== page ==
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Manly is a harbour and ocean-side suburb and locality of Sydney and the southernmost of Sydney's Northern Beaches. It is known for its beaches and for its surfing culture.


Situated across the Harbour 11 km (7 mi) northeast of Sydney City on the lower Northern Beaches, Manly was named by Captain Arthur Phillip after his encounter with the confident and manly Aboriginal people who lived on the peninsula.

The main Manly shopping strip, the Corso, links the Harbour Beaches and the ferry wharf with the ocean surf beach. Manly is therefore the perfect destination to enjoy Sydney Harbour and the eighteen ocean beaches, coves and inlets used for swimming, sailing and surfing. Manly also has a huge range of shopping, dining and entertainment attractions to keep all ages and interests occupied.

Get in[edit]

By ferry[edit]

Queenscliff crossing the heads towards Manly

Ferries dock on the harbour side of Manly a short walk across to the beach. The F1 line departs from Wharf 3 at Circular Quay (adjacent to the train station). The Manly Ferry crosses the Harbour to Manly every 30 min. It is by far the most picturesque and relaxing way of getting to and from Manly. The ferry takes around 30 min and total travel time from the city centre is about 45 min. Single fares are $7.20/$3.60. You can tap your Opal Card, credit card, or buy a single trip ticket from the machines.

Sundays are a veritable bargain at $2.70 for a travel around Sydney when using an Opal Card or contact-less credit card at the Opal gates. The cheap price and popular destination leads to large crowds on sunny Sundays.

Manly fast ferries[dead link] cost $10.20 for the same trip, and complete it about 10 minutes quicker. They leave from Wharf 6 at Circular Quay. You can tap your Opal Card or your credit card for the trip. They run a few services during the day direct to Watsons Bay from Manly - which is useful if you want to see Manly Beach and Bondi Beach in a single day, as this can save considerable time on the trip back to the city. This company also sells hop-on hop-off ferries passes for its ferries.

By bike[edit]

Bikes are permitted on the Manly ferry from the city at no charge, just wheel them on. There are a few different places to hire bikes from in Manly and plenty of tracks to use once you get there.

It is possible to take a cycle from the city to Manly on fairly quiet streets, on a reasonably well signposted route. While the main road follows the ridge as much as possible, the cycle route goes over the headlands, so you want to have your hill legs ready.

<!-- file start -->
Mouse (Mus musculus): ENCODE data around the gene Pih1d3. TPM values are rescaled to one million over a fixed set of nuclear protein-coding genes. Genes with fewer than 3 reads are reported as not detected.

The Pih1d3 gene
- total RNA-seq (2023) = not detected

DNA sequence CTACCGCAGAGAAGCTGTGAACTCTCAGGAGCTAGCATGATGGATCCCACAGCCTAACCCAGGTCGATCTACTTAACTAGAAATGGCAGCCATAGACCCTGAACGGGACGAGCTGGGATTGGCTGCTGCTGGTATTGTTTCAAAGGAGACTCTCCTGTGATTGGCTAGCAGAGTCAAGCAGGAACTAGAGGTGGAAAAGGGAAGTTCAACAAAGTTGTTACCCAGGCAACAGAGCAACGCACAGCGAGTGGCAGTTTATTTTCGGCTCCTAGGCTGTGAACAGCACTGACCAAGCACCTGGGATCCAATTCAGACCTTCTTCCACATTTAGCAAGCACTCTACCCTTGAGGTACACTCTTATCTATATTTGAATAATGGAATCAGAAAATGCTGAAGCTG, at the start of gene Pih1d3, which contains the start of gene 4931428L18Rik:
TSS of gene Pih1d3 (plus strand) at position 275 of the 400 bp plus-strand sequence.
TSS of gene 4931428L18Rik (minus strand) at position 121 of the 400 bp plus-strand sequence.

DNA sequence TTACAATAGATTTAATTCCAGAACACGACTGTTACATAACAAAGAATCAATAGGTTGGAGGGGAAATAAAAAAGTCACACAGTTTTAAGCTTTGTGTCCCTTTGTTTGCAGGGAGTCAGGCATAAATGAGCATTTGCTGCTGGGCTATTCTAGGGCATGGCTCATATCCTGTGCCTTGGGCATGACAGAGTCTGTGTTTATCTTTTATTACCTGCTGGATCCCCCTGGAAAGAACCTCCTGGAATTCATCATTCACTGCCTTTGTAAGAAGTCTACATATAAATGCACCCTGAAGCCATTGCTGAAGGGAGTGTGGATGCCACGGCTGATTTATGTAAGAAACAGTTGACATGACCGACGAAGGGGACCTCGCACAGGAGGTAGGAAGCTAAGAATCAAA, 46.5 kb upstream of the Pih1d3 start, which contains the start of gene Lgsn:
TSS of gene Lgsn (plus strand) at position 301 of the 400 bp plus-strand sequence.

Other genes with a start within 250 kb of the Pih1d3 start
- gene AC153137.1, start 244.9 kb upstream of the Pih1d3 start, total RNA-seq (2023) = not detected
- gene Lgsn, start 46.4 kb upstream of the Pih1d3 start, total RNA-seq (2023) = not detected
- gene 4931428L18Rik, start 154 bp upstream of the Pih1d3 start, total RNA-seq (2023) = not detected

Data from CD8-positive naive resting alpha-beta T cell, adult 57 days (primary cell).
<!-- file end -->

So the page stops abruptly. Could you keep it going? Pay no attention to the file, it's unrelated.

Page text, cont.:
By car[edit]

From the City, Manly is signposted from the north side of the Harbour Bridge. Take the Bridge and then the Manly exit from the Warringah Expressway.

From points further north, get on Pittwater Road and stay on it all the way to Manly. At Warringah Mall, Pittwater Road turns to the left which is clearly signposted.

Expect considerable congestion along Military Road leading to Spit Bridge during peak times, including weekends. Spit Bridge opening times can see even more extended delays. There are a number of parking stations in Manly. Street parking is hard to come by, and impossible to find on a sunny summer weekend.

By bus[edit]

Bus from the city to Manly is usually a two step affair. First get a M30 to Spit Junction. Change there for a 144 or 143 towards Manly. Outside of M30 hours, you can get any L90, 245, 247 and a few other buses to Spit Junction. The bus is a good option if you'd like to do some shopping in Mosman on the way, or maybe to stop off at one of the cafes or restaurants Military Rd in Neutral Bay on your return.


From Spit Junction there is a well marked path that runs along the harbour all the way to Manly. It will take a good 2-3 hours, and refreshments are not readily available. If you make the effort then there are some excellent views on the way in.

Get around[edit]

Manly has two sides, the harbour side and the ocean side. The harbour side has the ferry wharf, and some attractive bay beaches with constructed swimming rockpools and calm netted beaches. The ocean side has the surf beaches of North and South Steyne, connected by a beachside walkway and cycleway. Connecting the ocean side and the harbour side is The Corso. A wide pedestrian mall, buzzing at all times of the day and night. It is an eclectic mix of shopping and eating, with a few upmarket restaurants and bars, interspersed with dives, kebab shops, and suburban supermarkets. You'll also find the overpriced bland fare aimed at tourists, and more varieties of ice-cream that you can sample in a week.